WASHINGTON — All eyes will soon be on Mark Calabria.

The Trump administration’s nominee to serve as director of the Federal Housing Finance Agency, Calabria is set to testify Thursday before the Senate Banking Committee. The nomination hearing could provide an important window into the White House's plans for a future housing finance system, including how reforms might be carried out.

Senators almost certainly will grill Calabria on what he knows about an administrative framework that acting FHFA Director Joseph Otting has promised is forthcoming, but he will likely have to convince lawmakers that Congress still has a role in reforming the government-sponsored enterprises if he hopes to secure his confirmation.

Calabria will also have a tall order in tempering past criticisms of Fannie Mae and Freddie Mac, especially if the administration ultimately seeks to recapitalize the GSEs under his watch. Before joining the Trump administration as Vice President Mike Pence’s chief economist, Calabria was the director of financial regulation studies at the Cato Institute, where he regularly advocated for constraining the footprint of Fannie and Freddie.

"As the members of the Committee are perhaps aware, I have an extensive record of writings in the area of mortgage finance. I have on a few occasions expressed strong opinions on the history and future of our mortgage finance system," Calabria said in his written testimony, published on Wednesday in advance of the hearing. "I have most definitely expressed, and express here today, a frustration with the current state of our mortgage system and the need for reform."


The upcoming URLA changes include complete redesigns of the mortgage application input workflow, updates to documents and forms, compliance with the Uniform Loan Application Dataset (ULAD) and more.

What does this mean for you?

This will impact ANY lender whose business model involves the origination and sale of loans to GSEs.

As part of the industry transition, the Government Sponsored Enterprises (GSEs) will first allow lenders to use the new URLA starting July 1, 2019.  The required usage date for new applications is February 1, 2020.

Ellie Mae has developed an URLA Resource Center that includes a list of tools and training options to help you make a seamless transition. Visit today and join the “I Love URLA” email list for the latest updates.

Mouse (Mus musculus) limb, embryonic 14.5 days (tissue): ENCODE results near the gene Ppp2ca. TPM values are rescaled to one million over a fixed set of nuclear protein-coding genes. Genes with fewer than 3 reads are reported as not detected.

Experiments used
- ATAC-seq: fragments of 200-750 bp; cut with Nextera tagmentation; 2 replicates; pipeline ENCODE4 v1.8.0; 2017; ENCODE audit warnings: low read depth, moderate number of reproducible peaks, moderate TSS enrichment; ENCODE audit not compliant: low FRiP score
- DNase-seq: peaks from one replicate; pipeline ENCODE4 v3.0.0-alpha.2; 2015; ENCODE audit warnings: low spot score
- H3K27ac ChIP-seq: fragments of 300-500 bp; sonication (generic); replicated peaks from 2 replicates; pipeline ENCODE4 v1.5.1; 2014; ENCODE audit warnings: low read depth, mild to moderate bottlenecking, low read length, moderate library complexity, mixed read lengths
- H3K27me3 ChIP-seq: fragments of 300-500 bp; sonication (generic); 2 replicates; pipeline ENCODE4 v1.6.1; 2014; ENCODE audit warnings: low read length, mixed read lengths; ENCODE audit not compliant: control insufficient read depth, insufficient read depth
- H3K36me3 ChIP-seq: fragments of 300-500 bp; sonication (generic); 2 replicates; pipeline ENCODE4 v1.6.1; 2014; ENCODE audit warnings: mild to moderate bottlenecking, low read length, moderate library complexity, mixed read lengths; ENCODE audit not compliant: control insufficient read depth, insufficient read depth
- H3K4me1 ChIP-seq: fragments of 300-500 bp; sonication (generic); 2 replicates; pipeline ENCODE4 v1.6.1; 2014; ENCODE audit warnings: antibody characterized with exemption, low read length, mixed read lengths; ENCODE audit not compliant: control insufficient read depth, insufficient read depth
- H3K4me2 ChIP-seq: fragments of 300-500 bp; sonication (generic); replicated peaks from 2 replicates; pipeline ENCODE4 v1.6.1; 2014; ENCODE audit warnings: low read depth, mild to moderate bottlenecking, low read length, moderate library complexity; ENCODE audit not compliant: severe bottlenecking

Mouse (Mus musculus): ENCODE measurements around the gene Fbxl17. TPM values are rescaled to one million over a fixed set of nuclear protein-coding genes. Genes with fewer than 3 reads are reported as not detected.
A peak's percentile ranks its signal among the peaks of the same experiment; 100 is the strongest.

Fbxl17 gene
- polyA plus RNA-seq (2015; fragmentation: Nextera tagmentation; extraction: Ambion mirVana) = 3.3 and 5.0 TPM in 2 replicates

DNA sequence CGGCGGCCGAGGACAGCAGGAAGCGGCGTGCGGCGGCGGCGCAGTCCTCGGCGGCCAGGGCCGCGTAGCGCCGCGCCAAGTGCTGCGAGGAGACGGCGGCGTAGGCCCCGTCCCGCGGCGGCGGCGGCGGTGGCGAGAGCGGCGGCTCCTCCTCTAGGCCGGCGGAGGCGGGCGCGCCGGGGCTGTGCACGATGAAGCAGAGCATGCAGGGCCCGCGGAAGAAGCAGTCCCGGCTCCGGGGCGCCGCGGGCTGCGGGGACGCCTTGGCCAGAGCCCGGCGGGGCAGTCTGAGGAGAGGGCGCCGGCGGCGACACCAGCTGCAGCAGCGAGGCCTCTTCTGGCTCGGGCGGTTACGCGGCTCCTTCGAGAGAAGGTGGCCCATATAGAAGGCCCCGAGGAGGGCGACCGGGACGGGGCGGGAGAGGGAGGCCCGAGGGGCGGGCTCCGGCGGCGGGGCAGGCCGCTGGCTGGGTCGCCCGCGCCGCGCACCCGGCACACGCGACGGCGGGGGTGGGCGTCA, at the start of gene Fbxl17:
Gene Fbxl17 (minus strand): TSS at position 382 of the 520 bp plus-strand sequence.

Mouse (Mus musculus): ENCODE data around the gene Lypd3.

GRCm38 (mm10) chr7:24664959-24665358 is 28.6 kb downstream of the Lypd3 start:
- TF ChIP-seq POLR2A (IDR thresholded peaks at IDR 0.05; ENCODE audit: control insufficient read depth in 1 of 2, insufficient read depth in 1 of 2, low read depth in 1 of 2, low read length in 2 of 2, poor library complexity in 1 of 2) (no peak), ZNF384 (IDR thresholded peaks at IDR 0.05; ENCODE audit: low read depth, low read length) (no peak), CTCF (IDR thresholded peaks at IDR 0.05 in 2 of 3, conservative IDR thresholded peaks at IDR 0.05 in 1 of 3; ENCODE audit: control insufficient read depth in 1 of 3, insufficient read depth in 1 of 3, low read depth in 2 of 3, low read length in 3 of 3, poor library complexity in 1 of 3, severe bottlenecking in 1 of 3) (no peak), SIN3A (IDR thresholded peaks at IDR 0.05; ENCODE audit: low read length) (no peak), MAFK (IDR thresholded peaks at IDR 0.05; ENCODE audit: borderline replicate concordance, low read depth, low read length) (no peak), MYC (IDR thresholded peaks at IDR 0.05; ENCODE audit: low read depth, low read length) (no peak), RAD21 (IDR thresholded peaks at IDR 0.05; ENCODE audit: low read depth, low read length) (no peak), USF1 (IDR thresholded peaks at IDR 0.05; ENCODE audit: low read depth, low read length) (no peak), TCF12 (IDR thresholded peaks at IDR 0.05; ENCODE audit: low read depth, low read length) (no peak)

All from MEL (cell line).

Ellie Mae has put together a Frequently Asked Questions (FAQ) document regarding the new 1003, click here to review it.

The Board of Governors of the Federal Reserve System, the Federal Deposit Insurance Corporation, the Financial Crimes Enforcement Network (FinCEN), the National Credit Union Administration, and the Office of the Comptroller of the Currency (collectively, the Agencies) are issuing this joint statement to encourage banks1 to consider, evaluate, and, where appropriate, responsibly implement innovative approaches to meet their Bank Secrecy Act/anti-money laundering (BSA/AML) compliance obligations, in order to further strengthen the financial system against illicit financial activity.

The Agencies recognize that private sector innovation, including new ways of using existing tools or adopting new technologies, can help banks identify and report money laundering, terrorist financing, and other illicit financial activity by enhancing the effectiveness and efficiency of banks’ BSA/AML compliance programs.  To assist banks in this effort, the Agencies are committed to continued engagement with the private sector and other interested parties.

The Agencies will not penalize or criticize banks that maintain effective BSA/AML compliance programs commensurate with their risk profiles but choose not to pursue innovative approaches. While banks are expected to maintain effective BSA/AML compliance programs, the Agencies will not advocate a particular method or technology for banks to comply with BSA/AML requirements.

Nearly two years into his administration, President Donald Trump will finally have his own permanent nominee running the Consumer Financial Protection Bureau, a controversial agency that Republicans say has stifled economic growth by burdening banks with red tape.

The Senate voted 50-to-49 Thursday to confirm Kathy Kraninger, a little-known Office and Management Budget official, as the consumer watchdog’s permanent director. She will succeed her boss, White House Budget Director Mick Mulvaney, who has been leading the CFPB part-time for more than a year.

No Democrats voted in favor of Kraninger’s confirmation.

Kraninger will take over an agency created by the 2010 Dodd-Frank Act that regulates everything from credit cards to mortgages. The CFPB has been a political football throughout its existence, with Democrats regularly praising it as the crown jewel of post-crisis reforms and Republicans arguing that it’s a stark example of government overreach.

Details Borrowers’ Experiences Obtaining a Mortgage

WASHINGTON, D.C. — The Bureau of Consumer Financial Protection (BCFP) and the Federal Housing Finance Agency (FHFA) today released for public use a new loan-level dataset collected through the National Survey of Mortgage Originations (NSMO) that provides insights into borrowers’ experiences in getting a residential mortgage.

The NSMO is a component of the National Mortgage Database (NMDB®), the first comprehensive repository of detailed mortgage loan information designed to support policymaking and research efforts and to help regulators better understand emerging mortgage and housing market trends. The NMDB was launched by FHFA and the BCFP in 2012.

In each quarter since 2014, FHFA and the BCFP sent surveys to borrowers who had recently obtained mortgages to gather feedback on their experiences during the process of getting a mortgage, their perception of the mortgage market, and their future expectations. FHFA and the BCFP have been compiling the NSMO survey data and this dataset is the first public release.